WITH their grey stone slabs and fading inscriptions, they hardly look like the stuff of cultural treasure. Yet, behind their weathered facades, South Yorkshire’s countless headstones are battered monuments which reveal more about local history than meets the eye.
All Saints churchyard in Darfield, Barnsley, is the eternal resting place of some of the area’s most interesting headstones - not for their stone-masonry, but for the extraordinary stories they tell. It’s because of this remarkable history, trapped within the churchyard’s iron gates and softly sloping grounds, that the Friends of Darfield Churchyard are trying to restore some of the most fascinating headstones.
One of the most unusual is that of Robert Millthorp - a teenage apprentice stonemason crushed to death by his own headstone.
His epitaph is immortalised in the fine Victorian inscription on his grave, which explains that here lie ‘the mortal remains of Robert Millthorp who died September 13 1826 aged 19 years. He lost his life by inadvertently throwing this stone upon himself whilst in the service of James Raywood or Ardsley, who erected it in his memory.’
Such was the terrible quirkiness of the young man’s fate that it has made it into a list of the top 20 headstones in the UK.
John Kendall, aged 73, from Darfield, who helps run the Friends of Darfield Churchyard, said: “The lad was supposedly working on this church when he dropped the stone on himself and died. If you look at the size of it, how he lifted it up in the first place beggars belief.”
That’s not the only memorial gem in Darfield’s little cemetery.
Around the corner is the tomb of the Ebeneezer Elliot, whose politically-fuelled poetry helped repeal the Corn Laws which, between 1813 and 1846, kept the price of UK corn at extremely high prices. The Corn Laws were designed to protect UK corn prices against competition from cheaper foreign corn. In reality the laws exacerbated poverty while enhancing the political power and profits of land owners. In 1792 grain was priced at 43 shillings a quarter and in 1812 the price had shot up to 126 shillings per quarter. For the poor, this meant bread was too expensive to buy.
Ebeneezer took to the cause to his heart. He set up the Anti Corn League in Sheffield and became known as the ‘Corn Law Rhymer’ - his poems were witty, biting attacks on the wealthy land owners - many of whom were in politics as well - who, reaped the benefits of the Corn Laws.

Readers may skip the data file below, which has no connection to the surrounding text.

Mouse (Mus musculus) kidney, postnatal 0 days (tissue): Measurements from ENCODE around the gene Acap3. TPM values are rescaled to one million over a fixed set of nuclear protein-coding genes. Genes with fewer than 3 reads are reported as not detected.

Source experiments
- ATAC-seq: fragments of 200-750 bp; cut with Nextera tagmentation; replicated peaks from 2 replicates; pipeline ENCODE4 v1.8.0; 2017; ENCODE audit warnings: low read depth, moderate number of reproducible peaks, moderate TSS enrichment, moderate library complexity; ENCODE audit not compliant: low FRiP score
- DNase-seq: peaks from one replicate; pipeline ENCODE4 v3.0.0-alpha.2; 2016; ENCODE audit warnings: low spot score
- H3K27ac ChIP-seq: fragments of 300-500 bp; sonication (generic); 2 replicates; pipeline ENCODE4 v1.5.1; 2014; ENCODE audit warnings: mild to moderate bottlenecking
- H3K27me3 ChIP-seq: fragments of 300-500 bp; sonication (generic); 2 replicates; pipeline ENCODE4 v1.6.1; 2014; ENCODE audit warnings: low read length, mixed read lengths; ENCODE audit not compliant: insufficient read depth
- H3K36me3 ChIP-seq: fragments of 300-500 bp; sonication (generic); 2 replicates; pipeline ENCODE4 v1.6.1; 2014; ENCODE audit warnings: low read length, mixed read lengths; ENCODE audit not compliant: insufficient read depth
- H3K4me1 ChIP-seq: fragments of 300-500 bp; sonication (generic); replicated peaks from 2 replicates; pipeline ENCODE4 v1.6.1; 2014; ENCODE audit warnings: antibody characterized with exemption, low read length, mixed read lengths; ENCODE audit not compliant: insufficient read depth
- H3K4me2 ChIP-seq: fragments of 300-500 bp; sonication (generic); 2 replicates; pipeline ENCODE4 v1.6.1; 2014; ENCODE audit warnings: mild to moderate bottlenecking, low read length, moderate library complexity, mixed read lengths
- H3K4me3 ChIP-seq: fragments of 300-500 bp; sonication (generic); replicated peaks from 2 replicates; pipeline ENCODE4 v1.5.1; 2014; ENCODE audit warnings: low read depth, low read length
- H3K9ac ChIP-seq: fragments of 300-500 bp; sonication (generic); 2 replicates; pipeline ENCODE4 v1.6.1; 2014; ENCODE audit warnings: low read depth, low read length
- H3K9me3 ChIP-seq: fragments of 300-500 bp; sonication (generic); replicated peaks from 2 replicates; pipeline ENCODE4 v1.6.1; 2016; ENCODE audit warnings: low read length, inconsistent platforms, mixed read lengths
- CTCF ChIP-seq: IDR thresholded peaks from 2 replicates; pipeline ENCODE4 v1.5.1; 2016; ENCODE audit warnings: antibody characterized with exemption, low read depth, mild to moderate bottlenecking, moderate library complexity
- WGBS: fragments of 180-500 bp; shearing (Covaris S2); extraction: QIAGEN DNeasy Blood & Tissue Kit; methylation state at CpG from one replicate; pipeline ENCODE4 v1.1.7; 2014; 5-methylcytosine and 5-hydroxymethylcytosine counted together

“You coop us up, and tax our bread, and wonder why we pine,” he penned. “But ye are fat, and round and red. And filled with tax-bought wine. Why are ye call’d ‘My lord’ and ‘Squire’ while fed by mine and me? And wringing food, and clothes, and fire, from bread-taxed misery.”
Ebeneezer’s grave is a popular tourist attraction - attracting visitors from across the globe.
His poems were published internationally and were particularly popular in France.
The Friends of Darfield Churchyard have even launched a campaign to restore the grave and its iron railings to their Victorian splendour.
And already, Ebeneezer’s grave has stood the test of time - when all the other railings in the churchyard were sawn down to be melted and re-used as munitions for the war, Ebeneezer’s were left respectfully untouched.
Ebeneezer is not the only immortal Darfield resident to see his resting place restored.
Adjacent to Ebeneezer’s grave is the Houghton Memorial, which marks the pit disaster of 1886 when 10 miners were killed in a cage leaving the pit at Houghton Main. The cage was overwound, smashing into the headgear and roof of the engine house. As a result, the rope dropped the entire distance of the shaft - 535 yards - and with it the cage and its occupants. It is estimated the cage, complete with the 10 men, would have dropped at a speed of 200 miles per hour and taken less than 12 seconds to reach the bottom of the shaft.
Among the men killed was Joseph Walker, aged 48, and his two sons Samuel and Charles, 20 and 19. Father and son Joseph Pearson, 47, and Joseph Pearson Junior, 20, along with James Hardcastle, 49, Alvin Hardcastle, 18, Edward Baxter, 20, William Mannion, 42 and William Barton, 17, made up the dead - together they belonged to just three Barnsley families.
The Friends have raised money to restore the monument and aim to be finished by this summer.
“It’s a hobby working in the churchyard,” says John. “It’s beautiful. It’s covered in snowdrops now, then it will be daffodils, and then bluebells.”
His is a personal link, too. Three generations of John’s family are also buried in the churchyard... will he be buried there too?
“Yes, I will,” he says with confidence.